CIS (Construction Industry Scheme)

Under the Construction Industry Scheme (CIS), contractors deduct money from a subcontractor’s payments and pass it to HM Revenue and Customs (HMRC).

The deductions count as advance payments toward the subcontractor’s tax and National Insurance.

Contractors must register for the scheme. Subcontractors do not have to register, but deductions are taken from their payments at a higher rate if they’re not registered.

If you’re already registered as a contractor, you can sign in to CIS online to file your monthly returns or to verify a subcontractor.

Who counts as a contractor or subcontractor

Register as a contractor if either:

  • you pay subcontractors for construction work
  • your business does not do construction work but you have spent more than £3 million on construction in the 12 months since you made your first payment

Register as a subcontractor if you do construction work for a contractor.

You must register as both if you fall under both categories.

Work covered by CIS

CIS covers most construction work to:

  • a permanent or temporary building or structure
  • civil engineering work like roads and bridges

For the purpose of CIS, construction work includes:

  • preparing the site - for example, laying foundations and providing access works
  • demolition and dismantling
  • building work
  • alterations, repairs and decorating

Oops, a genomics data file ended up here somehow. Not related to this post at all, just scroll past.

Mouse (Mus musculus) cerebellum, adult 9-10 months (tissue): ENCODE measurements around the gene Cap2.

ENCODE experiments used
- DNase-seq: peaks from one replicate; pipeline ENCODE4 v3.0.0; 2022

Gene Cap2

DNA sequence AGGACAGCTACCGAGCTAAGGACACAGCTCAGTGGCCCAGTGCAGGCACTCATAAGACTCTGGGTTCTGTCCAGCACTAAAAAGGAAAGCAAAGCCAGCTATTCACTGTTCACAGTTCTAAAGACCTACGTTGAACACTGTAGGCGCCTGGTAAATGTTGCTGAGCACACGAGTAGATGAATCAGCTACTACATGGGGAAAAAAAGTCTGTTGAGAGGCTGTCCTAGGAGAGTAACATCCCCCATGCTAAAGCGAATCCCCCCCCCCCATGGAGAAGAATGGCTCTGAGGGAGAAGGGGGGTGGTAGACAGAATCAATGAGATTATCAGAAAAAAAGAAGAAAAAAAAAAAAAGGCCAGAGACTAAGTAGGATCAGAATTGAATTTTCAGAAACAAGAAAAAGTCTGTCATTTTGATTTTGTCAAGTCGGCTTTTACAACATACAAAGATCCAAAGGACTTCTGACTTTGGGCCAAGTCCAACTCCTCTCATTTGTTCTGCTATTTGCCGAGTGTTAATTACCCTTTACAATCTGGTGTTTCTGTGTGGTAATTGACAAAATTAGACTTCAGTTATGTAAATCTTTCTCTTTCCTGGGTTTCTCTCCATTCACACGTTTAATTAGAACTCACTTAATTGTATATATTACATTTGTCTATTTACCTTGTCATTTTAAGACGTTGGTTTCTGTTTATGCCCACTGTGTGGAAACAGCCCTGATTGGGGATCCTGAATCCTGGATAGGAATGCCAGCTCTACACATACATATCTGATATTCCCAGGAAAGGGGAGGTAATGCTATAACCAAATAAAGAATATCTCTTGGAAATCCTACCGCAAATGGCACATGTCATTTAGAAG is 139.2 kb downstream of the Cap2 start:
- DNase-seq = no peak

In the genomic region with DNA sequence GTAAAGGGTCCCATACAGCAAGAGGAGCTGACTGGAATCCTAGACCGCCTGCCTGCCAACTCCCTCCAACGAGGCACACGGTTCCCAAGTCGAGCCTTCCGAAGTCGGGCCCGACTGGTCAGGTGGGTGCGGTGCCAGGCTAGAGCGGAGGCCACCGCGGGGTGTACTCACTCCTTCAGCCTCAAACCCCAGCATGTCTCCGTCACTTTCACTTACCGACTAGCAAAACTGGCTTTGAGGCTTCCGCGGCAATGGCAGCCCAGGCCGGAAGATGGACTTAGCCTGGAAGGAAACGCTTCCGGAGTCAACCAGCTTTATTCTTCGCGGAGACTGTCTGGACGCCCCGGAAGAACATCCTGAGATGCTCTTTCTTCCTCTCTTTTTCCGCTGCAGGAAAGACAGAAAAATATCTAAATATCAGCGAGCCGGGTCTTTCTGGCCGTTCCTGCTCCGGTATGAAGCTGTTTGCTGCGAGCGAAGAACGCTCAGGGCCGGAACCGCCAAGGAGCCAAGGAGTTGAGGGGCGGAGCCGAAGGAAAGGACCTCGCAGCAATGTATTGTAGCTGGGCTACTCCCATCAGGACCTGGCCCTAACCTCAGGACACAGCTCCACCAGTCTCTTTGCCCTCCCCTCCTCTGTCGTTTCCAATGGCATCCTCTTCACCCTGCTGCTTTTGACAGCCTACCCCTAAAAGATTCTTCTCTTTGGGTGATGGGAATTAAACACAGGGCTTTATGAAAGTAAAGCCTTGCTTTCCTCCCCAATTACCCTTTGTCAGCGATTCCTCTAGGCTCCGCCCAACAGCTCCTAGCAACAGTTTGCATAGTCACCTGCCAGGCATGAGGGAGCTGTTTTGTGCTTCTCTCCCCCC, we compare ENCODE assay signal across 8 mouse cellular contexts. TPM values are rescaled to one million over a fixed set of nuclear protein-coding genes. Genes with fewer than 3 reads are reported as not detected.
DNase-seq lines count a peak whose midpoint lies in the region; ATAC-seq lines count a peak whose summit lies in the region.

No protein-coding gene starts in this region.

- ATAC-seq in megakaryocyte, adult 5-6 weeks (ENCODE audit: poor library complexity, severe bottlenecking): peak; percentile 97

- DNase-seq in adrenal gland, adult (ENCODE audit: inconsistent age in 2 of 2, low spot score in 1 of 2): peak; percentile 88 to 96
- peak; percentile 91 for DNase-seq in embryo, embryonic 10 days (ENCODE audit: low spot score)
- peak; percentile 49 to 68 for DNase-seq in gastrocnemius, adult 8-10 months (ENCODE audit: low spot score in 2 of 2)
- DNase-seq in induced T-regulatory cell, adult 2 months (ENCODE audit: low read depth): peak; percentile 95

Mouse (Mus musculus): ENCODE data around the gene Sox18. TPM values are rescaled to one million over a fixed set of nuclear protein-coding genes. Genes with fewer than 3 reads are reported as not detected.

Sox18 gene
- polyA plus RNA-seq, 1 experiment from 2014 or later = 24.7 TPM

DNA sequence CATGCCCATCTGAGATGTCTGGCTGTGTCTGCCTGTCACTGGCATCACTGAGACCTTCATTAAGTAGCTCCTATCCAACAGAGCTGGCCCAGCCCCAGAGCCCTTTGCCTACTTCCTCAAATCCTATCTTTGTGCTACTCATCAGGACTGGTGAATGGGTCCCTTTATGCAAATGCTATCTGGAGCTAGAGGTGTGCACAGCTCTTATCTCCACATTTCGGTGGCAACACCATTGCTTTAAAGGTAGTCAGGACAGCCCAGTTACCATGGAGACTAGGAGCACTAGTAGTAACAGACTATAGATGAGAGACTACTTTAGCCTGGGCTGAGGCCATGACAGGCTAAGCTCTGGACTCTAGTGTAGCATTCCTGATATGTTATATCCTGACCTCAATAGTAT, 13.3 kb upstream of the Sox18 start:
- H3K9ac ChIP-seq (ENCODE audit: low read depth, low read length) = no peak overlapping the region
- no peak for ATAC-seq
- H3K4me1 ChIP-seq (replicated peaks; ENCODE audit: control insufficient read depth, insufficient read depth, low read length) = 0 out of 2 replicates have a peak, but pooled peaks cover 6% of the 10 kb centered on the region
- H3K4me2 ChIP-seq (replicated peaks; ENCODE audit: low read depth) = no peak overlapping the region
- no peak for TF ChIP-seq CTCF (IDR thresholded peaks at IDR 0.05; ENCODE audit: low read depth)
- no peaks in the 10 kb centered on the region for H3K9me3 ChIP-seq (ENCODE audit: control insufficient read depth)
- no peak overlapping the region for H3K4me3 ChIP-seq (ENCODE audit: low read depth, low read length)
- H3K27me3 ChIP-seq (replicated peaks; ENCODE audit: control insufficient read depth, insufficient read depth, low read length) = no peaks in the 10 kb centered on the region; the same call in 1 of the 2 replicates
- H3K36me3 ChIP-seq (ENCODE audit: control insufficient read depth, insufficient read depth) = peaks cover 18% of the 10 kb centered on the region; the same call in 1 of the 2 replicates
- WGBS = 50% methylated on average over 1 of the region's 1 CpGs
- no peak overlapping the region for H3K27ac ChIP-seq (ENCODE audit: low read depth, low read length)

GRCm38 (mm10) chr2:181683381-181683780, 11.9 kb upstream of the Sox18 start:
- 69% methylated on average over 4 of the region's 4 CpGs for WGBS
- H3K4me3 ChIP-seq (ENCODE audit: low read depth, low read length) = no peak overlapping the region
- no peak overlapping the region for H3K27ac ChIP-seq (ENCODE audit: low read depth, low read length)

• installing systems for heating, lighting, power, water and ventilation
  • cleaning the inside of buildings after construction work


You do not have to register if you only do certain jobs, including:

  • architecture and surveying
  • scaffolding hire (with no labour)
  • carpet fitting
  • making materials used in construction including plant and machinery
  • delivering materials
  • work on construction sites that’s clearly not construction - for example, running a canteen or site facilities

The CIS guide for contractors and subcontractors has more detail on what is and is not covered by the scheme.

Your business is based outside the UK

The same CIS rules apply if your business is based outside the UK, but you do construction work as a contractor or subcontractor in the UK. Read more about how to register and pay tax if this applies to you.

Making deductions from payments

Under the scheme, all payments made from contractors to subcontractors, must take account of the subcontractors’ tax status. This may require the contractor to make a deduction, which they then pay to us from that part of the payment that does not represent the cost of materials incurred by the subcontractor.

If no deduction is required, the contractor can make the payment to the subcontractor in full.

If a deduction is required, the contractor must:

  • calculate the deduction
  • make the deduction
  • record details of the payment, materials and deduction
  • make the net payment to the subcontractor
  • complete and give the appropriate statement of deduction to the subcontractor